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Understand Oracle I/O profiles

Mike Ault
Senior Consultant
Burleson Consulting
 


In order to get the maximum performance from your disk system you must understand the IO characteristics (the profile) of your database system, be it Oracle, SQL Server, Informix, UDB or MySQL. You must tune your disk architecture to support the expected IO profile and must tune the database system to take advantage of the disk architecture. For example, an Oracle database has different IO characteristics depending on whether it is reading or writing data and what type of read or write it is doing. Other databases have fixed read/write sizes.

You must determine the IO profile for your database and then use the IO profile of the database to determine the maximum and minimum IO size. The IO profile will tell you what percentage of IO is large IO and what percentage is small IO, it will also give you the expected IO rate in IO/second.

Once you have the IO per second you can determine the IO capacity (number of drives) needed to support your database.

The first rule of tuning your disk system is:

Size first for IO capacity, then for volume.

Some back of the envelope calculations for the number of spindles needed to support IO rate are:

RAID10 with active read/write to all mirrors:

MAX(CEILING(IOR/(NSIOR*M),M),2*M)

Where:

IOR is expected maximum IO rate in IO/sec
NSIOR is the average non-sequential IO rate of the disks in IO/sec (range of 90-100 for RAID10)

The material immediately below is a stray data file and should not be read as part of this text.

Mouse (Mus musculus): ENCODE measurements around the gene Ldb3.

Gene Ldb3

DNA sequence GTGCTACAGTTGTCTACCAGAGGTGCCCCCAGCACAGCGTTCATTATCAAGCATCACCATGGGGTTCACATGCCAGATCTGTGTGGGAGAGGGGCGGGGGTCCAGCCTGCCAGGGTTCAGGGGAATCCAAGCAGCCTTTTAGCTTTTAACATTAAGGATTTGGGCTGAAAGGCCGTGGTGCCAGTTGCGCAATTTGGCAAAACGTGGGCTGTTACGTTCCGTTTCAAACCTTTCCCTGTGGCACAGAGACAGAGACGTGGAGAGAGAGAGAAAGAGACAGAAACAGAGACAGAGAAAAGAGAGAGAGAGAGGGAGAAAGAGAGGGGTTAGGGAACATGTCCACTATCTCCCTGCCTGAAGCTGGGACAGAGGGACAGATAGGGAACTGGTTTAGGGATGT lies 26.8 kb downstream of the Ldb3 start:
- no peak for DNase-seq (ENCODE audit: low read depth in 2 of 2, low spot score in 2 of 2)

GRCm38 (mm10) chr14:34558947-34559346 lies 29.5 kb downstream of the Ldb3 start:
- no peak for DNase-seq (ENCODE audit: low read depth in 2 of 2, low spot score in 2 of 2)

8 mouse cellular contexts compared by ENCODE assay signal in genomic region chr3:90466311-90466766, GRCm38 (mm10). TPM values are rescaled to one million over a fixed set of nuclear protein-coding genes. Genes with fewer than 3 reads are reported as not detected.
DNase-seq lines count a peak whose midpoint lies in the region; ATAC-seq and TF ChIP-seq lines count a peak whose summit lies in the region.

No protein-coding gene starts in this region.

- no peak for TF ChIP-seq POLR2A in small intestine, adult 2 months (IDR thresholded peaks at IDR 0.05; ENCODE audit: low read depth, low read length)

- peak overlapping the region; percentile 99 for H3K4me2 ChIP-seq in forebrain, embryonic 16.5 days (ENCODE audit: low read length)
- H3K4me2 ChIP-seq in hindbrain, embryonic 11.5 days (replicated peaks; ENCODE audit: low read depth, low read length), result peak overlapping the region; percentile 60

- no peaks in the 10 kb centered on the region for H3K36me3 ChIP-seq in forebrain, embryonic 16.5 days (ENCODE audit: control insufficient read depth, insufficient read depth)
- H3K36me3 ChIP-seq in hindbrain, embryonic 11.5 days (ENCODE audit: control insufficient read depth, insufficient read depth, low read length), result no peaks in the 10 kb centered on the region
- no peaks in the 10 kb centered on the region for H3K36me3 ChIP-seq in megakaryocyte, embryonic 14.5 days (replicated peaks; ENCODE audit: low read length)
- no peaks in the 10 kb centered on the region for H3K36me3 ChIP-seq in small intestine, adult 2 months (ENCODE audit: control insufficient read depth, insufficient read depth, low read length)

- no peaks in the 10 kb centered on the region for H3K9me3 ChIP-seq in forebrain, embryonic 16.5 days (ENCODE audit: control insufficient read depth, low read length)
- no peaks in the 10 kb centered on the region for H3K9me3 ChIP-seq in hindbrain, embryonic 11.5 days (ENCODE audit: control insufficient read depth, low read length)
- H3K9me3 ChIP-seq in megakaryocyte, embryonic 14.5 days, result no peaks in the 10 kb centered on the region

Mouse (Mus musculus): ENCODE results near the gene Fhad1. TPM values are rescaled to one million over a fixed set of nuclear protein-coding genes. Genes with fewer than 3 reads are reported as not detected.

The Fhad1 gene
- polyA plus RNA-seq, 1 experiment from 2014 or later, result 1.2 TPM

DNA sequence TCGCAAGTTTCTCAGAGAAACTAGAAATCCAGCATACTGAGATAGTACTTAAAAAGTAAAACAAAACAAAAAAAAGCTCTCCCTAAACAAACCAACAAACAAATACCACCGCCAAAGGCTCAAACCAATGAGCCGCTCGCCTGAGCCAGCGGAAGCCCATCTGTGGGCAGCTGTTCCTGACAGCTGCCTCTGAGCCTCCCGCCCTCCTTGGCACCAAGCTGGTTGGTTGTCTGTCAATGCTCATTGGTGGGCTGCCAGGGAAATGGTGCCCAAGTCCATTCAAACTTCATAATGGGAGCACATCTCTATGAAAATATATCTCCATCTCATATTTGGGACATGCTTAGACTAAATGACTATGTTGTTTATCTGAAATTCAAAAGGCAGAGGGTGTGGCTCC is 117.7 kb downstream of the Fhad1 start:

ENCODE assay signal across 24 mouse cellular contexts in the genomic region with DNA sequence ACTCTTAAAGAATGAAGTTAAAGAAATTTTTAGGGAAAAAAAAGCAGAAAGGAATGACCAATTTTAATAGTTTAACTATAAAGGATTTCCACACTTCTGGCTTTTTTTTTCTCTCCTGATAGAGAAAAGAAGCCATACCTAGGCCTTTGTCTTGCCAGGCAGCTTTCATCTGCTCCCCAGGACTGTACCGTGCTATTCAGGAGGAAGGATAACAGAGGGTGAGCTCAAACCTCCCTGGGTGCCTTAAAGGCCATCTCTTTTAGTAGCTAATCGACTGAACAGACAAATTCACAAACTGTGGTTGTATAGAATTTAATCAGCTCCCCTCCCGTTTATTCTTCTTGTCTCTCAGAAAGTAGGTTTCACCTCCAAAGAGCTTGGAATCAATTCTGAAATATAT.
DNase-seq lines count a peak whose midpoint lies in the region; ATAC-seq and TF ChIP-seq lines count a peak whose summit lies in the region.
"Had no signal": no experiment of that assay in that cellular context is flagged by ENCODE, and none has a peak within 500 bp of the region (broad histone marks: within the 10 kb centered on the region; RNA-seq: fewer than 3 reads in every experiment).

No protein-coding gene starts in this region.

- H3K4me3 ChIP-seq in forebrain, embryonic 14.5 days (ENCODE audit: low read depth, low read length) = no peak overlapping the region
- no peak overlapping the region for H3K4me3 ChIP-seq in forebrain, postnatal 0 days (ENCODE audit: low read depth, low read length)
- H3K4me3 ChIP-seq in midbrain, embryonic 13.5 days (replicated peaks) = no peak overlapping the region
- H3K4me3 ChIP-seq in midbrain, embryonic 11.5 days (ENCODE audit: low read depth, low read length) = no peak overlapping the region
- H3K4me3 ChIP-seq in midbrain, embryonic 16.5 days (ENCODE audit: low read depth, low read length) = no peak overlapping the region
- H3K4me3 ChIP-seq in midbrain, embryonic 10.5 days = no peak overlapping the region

M is the number of mirrors

(The maximum of the IO rate divided by the average non-sequential IO rate per disk times the number of mirrors to the nearest power of M or 2*M)

RAID5 assuming 1 parity disk:

MAX((IOR/CNSIOR)+1,3)

Where:

IOR is expected maximum IO rate in IO/sec
CNSIOR is the corrected average non-sequential IO rate of the disks in IO/sec (range of 60-90 for RAID5)

(The maximum of the IO rate divided by the average non-sequential IO rate per disk corrected for RAID5 penalties plus 1 disk for the parity disk)

The correction for the non-sequential IO rate for RAID is due to the up to 400% penalty on writes (writes take 4 times linger than reads on the same drive). In some cases on RAID5 I have seen this go as high as 6400% (writes take 64 times as long as reads for the same file) when combined with other problems such as fragmentation.

A case in point, early RAID architectures utilized the "stripe shallow and wide" mind set where files where broken into small pieces and spread over a large number of disks. For example, stripe unites per disk of as small as 8K were common. Many system read in IO sizes of 64K or larger. This means that to satisfy a single IO request 8 disks of the RAID set were required, if there were fewer than 8 disks in the set. disks would have to undergo 2 or more IOs to satisfy the request. This sounds fine if you are talking about a single user wanting to read a large file from a large group of disks very quickly, however, what happens when you have 10 or 100 or 1000 concurrent users all wanting to do the same thing? 

This is an excerpt from my book "Oracle Disk I/O Tuning, and it's only $19.95 at this link: 

http://www.dba-oracle.com/bp/bp_book15_oi_disk.htm


 

 

 
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